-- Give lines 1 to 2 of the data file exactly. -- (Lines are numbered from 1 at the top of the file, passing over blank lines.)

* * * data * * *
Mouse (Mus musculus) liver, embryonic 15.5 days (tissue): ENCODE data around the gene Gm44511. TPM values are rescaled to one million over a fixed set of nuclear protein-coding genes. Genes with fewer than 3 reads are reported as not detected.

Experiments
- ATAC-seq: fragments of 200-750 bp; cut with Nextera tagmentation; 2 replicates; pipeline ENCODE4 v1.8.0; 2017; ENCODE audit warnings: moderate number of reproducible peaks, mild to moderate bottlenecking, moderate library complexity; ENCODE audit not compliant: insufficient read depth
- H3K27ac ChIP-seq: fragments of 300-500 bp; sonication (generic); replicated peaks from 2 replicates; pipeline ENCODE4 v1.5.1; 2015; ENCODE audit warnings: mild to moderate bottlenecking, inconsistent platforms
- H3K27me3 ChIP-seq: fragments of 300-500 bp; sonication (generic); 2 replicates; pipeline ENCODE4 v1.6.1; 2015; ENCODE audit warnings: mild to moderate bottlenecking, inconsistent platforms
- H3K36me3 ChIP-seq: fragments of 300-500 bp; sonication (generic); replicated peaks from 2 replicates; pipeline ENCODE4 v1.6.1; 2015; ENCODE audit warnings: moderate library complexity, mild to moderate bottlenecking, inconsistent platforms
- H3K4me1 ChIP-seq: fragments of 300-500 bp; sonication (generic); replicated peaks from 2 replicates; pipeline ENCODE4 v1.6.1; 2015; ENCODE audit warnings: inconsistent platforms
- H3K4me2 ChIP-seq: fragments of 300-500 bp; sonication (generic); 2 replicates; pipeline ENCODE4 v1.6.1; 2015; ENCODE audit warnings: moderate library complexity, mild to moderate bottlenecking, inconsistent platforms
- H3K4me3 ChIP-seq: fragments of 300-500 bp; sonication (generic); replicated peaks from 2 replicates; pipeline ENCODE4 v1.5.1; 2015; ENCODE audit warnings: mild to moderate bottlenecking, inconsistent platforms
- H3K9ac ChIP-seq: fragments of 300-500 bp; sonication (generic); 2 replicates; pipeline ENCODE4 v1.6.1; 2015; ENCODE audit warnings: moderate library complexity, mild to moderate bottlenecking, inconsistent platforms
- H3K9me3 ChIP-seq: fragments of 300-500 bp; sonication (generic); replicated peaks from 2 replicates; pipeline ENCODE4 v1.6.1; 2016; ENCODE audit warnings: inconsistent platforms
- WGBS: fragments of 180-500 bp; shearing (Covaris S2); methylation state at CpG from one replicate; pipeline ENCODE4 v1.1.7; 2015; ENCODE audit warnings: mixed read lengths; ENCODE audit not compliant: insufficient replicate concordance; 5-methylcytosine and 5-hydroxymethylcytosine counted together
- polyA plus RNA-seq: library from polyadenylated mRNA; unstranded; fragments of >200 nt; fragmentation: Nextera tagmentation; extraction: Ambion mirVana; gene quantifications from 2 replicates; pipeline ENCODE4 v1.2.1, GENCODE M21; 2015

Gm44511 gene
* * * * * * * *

Mouse (Mus musculus) liver, embryonic 15.5 days (tissue): ENCODE data around the gene Gm44511. TPM values are rescaled to one million over a fixed set of nuclear protein-coding genes. Genes with fewer than 3 reads are reported as not detected.

Experiments